I worked with Mrs. McLaughlin for about 2.5 years. She's a thorough vocal teacher. She teaches the basics of breathing and developing muscles and skills to become a better vocalist. Highly recommend!
I want students to be comfortable and at ease with me as a teacher. I encourage questions and dialogue as to what is being taught in a lesson. I have often been asked as to how long the student should practice. For beginners I tell parents in particular (piano) that the student may only practice a minimum of 10-15 minutes a day. That may seem like a short amount of time, but you need to remember that the music will not be that difficult and will not be too long . . . so four pieces of music, along with finger exercises will not take that long. I have also found that if the students are not forced to practice for long periods when beginning, they usually will come back later in the day and do the lesson again, because now they have a basic idea of what to do on the instrument. As for voice students that is a different story . . . students are learning to control air flow, correct bad habits and learn to possibly sing in a different language. With all that, a student is using muscles that they are not use to controlling. So if the student were to practice too long and become physically tired, it is inevitable that the student could start practicing incorrectly and using the muscles wrong. So I encourage voice students not to sing longer than 20 minutes at a time. In this way students can build up the muscles in their mouth, throat and diaphragm.
I have a Bachelor of Arts in Piano and Voice. I began teaching piano in 1974 and voice in 1976 in Modesto, California. I have been a professional accompanist for Modesto J.C. 1968, Modesto Performing Arts, 1968, Sierra Repertory Theater, 1982, Eugene, OR. Children’s Theater 1986, church pianist, Berean Baptist 1996-2000, church pianist, Life Springs Christian Church, Las Vegas, NV. 2005-2018. Vocally- 1978 – Engelbert Humperdinck, Hansel & Gretel/ the mother/ Modesto, J.C. 1981 – Monetti, The Medium/Madame Flora (Baba)/ Eugene, OR./ Hult Center – My Fair Lady, Eugene Performing Arts – Renaissance Performing Arts Group 1996-2000.
Yes, A complete lesson year includes 36 weeks of lessons in nine (9) months (September to May). Depending on the time of year, some months will have as many as five lessons, some as little as little as three (3); but the monthly tuition will remain the same for the lesson year. If students study during the summer this is based on the number of lessons based on the month . . . considering vacations.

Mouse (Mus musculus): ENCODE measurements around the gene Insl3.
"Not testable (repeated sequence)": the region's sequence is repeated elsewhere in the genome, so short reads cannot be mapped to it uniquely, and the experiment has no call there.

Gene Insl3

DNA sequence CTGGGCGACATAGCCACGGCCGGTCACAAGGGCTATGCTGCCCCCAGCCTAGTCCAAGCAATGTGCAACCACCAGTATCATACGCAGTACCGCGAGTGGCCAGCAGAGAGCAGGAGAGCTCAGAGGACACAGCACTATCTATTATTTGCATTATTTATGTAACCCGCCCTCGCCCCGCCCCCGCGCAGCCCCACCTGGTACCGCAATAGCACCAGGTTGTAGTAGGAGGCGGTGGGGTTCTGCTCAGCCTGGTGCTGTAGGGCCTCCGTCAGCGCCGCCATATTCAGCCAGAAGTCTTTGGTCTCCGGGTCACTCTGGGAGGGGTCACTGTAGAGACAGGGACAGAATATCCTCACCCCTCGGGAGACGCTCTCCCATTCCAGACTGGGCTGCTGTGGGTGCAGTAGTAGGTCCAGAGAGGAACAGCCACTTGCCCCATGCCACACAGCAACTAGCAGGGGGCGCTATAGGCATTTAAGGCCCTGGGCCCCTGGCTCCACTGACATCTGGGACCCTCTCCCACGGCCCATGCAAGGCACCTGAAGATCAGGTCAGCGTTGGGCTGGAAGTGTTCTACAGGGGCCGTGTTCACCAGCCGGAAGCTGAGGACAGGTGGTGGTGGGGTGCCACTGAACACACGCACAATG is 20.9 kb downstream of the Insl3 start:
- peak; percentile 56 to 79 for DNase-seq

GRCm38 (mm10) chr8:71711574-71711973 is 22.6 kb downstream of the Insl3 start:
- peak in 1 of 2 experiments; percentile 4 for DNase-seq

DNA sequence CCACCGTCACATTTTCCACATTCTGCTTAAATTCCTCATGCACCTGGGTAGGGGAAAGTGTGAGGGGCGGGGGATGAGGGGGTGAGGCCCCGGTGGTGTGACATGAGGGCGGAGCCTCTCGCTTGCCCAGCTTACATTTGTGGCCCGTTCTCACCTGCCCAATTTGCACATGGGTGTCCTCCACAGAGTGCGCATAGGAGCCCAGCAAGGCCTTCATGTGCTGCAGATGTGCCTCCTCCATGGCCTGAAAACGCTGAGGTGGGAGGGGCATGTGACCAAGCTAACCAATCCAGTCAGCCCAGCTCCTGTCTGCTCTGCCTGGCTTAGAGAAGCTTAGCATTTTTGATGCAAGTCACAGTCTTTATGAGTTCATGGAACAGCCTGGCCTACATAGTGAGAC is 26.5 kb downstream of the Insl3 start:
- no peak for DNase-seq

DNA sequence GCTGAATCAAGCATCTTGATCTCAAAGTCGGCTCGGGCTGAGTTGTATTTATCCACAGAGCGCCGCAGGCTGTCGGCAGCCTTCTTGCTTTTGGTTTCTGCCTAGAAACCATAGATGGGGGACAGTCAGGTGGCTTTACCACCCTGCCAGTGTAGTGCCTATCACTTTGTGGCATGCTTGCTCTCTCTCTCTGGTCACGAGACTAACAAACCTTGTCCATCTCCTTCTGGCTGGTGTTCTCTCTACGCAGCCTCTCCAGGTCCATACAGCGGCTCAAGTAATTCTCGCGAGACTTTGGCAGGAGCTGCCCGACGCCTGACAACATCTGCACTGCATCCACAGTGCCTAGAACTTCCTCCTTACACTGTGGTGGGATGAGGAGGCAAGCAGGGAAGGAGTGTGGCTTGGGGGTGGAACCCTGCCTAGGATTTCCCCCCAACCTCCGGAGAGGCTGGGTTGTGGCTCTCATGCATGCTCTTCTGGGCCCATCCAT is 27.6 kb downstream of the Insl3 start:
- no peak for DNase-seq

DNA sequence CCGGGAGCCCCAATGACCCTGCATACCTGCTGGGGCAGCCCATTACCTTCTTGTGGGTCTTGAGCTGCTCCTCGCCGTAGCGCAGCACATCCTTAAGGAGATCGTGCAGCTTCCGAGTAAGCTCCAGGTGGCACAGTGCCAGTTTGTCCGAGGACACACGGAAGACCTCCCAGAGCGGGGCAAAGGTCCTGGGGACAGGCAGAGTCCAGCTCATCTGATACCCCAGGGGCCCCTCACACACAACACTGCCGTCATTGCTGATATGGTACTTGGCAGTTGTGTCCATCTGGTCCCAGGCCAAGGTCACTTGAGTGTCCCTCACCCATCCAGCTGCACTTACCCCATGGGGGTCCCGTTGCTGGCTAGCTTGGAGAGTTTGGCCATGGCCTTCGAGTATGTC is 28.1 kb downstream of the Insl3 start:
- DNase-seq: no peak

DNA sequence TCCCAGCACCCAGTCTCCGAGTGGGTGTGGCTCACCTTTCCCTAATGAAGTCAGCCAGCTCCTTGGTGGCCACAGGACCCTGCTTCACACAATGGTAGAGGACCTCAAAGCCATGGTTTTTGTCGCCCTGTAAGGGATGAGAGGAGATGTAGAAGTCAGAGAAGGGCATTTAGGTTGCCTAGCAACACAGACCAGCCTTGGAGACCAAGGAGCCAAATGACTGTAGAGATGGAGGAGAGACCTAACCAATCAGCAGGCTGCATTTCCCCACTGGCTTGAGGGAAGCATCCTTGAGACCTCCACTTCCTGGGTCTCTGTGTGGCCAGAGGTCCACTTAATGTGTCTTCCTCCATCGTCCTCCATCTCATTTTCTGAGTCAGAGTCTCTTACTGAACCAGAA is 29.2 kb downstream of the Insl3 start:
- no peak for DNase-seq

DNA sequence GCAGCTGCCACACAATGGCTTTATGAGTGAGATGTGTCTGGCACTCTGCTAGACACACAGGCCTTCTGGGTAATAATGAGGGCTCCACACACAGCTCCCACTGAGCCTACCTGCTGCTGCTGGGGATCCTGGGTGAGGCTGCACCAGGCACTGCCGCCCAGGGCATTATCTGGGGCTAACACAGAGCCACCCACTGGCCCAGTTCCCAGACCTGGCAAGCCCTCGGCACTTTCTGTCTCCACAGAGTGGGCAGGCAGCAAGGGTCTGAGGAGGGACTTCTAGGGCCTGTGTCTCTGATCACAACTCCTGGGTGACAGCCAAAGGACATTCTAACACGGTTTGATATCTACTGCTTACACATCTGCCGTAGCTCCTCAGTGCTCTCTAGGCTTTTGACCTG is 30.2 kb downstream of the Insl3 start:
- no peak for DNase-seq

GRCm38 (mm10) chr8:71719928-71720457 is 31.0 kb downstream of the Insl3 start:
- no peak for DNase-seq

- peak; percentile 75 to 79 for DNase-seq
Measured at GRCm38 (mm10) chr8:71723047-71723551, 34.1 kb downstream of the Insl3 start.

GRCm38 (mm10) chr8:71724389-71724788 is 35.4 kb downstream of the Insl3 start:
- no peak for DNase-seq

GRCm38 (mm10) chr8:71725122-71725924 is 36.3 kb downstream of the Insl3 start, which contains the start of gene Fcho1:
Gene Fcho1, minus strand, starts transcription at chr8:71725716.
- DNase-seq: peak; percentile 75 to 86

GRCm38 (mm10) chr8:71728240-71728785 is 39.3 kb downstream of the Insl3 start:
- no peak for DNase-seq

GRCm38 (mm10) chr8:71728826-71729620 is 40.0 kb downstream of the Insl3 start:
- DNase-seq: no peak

Annual nine-month tuition fees are $1,260 and a $30.00 per student registration fee is due in September. The tuition fee is then divided into nine equal payments of $140/month. The student is provided with a private 30-minute lesson each week, plus two annual recital performances. Method books are purchased separately. Students begin with a 30 –minute lesson, longer lesson times may be made available as the student advances and comprehension increases. The $30.00 registration fee is used to cover the cost for the two recitals in the year. Payments are due at or by the first week of each month.
I was encouraged by my piano and voice teachers to become a private music teacher.
I have worked with students as young as 5 all the way to 77 years of age. Male and female, Experienced and no experience, and in one case, in voice, a tone-deaf male who after about 6 months was able to hear and sing repeated scales and melodies.
Please, look for someone who is educated and experienced in piano or voice. Teachers who are educated and experienced will charge more, but you will learn the necessary basics and should get educated in music theory and history to help you understand the music you are performing. People who are not qualified to teach usually charge much less and usually cannot help you achieve the goals you are looking ford. Also make sure to ask what their method of teaching covers i.e. classical, pop, jazz, theory, scales etc.
Ask yourself are you ready for the time commitment it takes to become proficient in your instrument? Do you really want to learn the instrument or is someone else pushing you?
Are there other musicians in the family?
Do you own, rent or lease a piano or keyboard?
How recently was it tuned or serviced?
In addition to lessons, what other involvements will be on your time schedule (after school activities, sports, church, evening events, etc)?
Are you willing to commit to practice 5 days a week (each time a minimum of 20 minutes a day to get started?)
Then eventually progress to 30 or more minutes considering the difficulty of the music?
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